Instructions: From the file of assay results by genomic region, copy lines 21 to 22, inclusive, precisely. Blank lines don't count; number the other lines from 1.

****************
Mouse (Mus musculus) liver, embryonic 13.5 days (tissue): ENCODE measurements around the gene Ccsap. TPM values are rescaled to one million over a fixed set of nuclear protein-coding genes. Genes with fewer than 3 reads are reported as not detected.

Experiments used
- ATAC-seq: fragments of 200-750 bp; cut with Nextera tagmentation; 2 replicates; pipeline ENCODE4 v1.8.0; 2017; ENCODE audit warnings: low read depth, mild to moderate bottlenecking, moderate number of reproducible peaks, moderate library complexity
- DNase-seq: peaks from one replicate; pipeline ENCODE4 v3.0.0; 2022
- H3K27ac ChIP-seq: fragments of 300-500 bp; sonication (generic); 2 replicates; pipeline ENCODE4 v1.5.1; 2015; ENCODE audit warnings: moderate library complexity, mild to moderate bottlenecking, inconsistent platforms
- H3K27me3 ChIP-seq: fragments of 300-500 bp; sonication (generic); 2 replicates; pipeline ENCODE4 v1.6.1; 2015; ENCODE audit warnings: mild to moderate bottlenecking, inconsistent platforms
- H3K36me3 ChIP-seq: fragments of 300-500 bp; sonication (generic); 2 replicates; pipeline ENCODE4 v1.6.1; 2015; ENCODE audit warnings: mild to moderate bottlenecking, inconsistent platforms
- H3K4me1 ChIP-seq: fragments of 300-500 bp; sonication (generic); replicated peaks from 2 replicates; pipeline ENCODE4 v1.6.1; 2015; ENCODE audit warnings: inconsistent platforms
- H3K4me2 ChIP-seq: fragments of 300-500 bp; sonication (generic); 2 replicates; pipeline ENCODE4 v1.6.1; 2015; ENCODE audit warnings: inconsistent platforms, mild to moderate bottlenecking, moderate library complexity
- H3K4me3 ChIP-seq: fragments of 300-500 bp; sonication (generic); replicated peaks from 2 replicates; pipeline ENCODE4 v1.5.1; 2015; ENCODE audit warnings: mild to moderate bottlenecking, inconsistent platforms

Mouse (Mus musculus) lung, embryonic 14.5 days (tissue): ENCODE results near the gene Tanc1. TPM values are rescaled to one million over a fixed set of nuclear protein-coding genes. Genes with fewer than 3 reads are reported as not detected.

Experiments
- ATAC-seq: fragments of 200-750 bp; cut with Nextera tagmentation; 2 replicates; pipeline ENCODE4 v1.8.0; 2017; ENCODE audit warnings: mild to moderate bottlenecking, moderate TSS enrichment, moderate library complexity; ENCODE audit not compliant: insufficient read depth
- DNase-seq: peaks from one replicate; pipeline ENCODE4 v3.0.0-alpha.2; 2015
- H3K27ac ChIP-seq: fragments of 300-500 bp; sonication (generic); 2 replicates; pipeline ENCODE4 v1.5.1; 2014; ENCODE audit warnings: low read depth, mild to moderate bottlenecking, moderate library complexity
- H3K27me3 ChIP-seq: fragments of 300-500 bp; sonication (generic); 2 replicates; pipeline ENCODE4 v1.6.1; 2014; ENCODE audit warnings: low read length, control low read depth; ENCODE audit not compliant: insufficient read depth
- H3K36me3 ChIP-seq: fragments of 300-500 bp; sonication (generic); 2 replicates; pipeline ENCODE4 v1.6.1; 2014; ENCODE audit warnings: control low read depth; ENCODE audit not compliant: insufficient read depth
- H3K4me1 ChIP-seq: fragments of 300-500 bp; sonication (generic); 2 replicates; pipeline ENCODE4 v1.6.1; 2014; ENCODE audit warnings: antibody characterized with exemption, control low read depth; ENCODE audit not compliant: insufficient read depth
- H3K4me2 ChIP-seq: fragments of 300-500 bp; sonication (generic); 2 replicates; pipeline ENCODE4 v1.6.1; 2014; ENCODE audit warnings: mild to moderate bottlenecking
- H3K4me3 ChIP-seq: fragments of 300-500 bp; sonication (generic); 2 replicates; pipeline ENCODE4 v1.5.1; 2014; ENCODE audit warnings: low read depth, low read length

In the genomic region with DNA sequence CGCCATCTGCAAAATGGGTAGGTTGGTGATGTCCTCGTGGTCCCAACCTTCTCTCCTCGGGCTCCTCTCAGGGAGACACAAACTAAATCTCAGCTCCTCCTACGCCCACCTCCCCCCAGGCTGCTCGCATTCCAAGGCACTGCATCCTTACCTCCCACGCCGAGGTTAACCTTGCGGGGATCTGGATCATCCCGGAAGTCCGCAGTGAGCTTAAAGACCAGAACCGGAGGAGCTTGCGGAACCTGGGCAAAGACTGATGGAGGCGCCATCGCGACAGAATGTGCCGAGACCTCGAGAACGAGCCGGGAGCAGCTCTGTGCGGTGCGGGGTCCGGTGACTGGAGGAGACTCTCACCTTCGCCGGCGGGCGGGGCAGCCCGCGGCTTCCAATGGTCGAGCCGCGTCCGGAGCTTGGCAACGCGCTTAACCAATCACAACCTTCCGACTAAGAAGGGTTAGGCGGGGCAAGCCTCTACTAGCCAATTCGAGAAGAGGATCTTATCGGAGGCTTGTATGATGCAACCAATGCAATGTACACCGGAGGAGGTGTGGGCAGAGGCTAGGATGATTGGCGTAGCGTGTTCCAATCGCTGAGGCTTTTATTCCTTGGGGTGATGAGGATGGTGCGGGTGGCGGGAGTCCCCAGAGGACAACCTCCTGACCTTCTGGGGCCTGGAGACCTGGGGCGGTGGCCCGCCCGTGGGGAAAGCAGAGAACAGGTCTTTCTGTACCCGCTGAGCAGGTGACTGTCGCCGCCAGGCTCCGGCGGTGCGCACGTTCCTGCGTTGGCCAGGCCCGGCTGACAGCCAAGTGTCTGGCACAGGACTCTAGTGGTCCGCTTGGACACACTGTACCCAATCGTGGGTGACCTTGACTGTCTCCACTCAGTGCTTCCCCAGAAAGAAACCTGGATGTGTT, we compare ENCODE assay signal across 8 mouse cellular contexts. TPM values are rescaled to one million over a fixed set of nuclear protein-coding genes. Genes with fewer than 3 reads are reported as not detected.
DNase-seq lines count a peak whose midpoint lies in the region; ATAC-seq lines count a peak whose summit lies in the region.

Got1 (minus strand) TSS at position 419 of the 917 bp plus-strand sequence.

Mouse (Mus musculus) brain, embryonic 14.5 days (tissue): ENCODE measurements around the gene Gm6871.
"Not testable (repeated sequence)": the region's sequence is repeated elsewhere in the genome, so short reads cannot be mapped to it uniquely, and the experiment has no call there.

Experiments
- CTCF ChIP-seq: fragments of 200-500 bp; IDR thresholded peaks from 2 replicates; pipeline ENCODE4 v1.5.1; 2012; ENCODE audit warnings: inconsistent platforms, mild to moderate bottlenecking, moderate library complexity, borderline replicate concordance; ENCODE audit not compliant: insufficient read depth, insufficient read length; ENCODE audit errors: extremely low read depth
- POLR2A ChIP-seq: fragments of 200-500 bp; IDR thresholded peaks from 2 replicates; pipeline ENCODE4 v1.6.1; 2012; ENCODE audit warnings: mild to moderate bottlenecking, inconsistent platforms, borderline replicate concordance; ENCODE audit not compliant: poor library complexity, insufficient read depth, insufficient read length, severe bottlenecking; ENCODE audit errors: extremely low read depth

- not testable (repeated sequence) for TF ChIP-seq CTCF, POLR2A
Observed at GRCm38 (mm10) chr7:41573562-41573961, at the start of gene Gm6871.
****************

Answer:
In the genomic region with DNA sequence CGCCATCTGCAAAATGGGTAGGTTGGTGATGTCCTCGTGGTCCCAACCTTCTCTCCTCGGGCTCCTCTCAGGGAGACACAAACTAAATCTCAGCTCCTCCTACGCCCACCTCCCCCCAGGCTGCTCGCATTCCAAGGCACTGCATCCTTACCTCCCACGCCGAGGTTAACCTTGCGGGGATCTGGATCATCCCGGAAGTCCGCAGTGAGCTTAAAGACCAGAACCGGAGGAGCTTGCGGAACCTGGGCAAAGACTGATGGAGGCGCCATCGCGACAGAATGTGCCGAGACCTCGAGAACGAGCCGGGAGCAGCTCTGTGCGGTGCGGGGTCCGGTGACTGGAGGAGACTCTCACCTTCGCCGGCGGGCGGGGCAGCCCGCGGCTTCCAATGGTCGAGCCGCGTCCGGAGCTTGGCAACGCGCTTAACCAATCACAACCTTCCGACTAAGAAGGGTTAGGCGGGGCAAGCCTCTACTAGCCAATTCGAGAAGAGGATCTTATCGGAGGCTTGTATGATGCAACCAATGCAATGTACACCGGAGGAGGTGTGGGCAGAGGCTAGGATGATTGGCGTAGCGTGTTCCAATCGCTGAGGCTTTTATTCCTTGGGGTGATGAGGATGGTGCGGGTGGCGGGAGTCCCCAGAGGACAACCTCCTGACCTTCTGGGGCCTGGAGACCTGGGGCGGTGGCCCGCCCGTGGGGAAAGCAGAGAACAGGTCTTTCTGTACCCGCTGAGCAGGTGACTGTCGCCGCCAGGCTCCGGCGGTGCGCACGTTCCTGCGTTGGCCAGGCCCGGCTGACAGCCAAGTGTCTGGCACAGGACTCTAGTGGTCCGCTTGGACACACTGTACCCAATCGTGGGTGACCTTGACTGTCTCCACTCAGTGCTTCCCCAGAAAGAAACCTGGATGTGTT, we compare ENCODE assay signal across 8 mouse cellular contexts. TPM values are rescaled to one million over a fixed set of nuclear protein-coding genes. Genes with fewer than 3 reads are reported as not detected.
DNase-seq lines count a peak whose midpoint lies in the region; ATAC-seq lines count a peak whose summit lies in the region.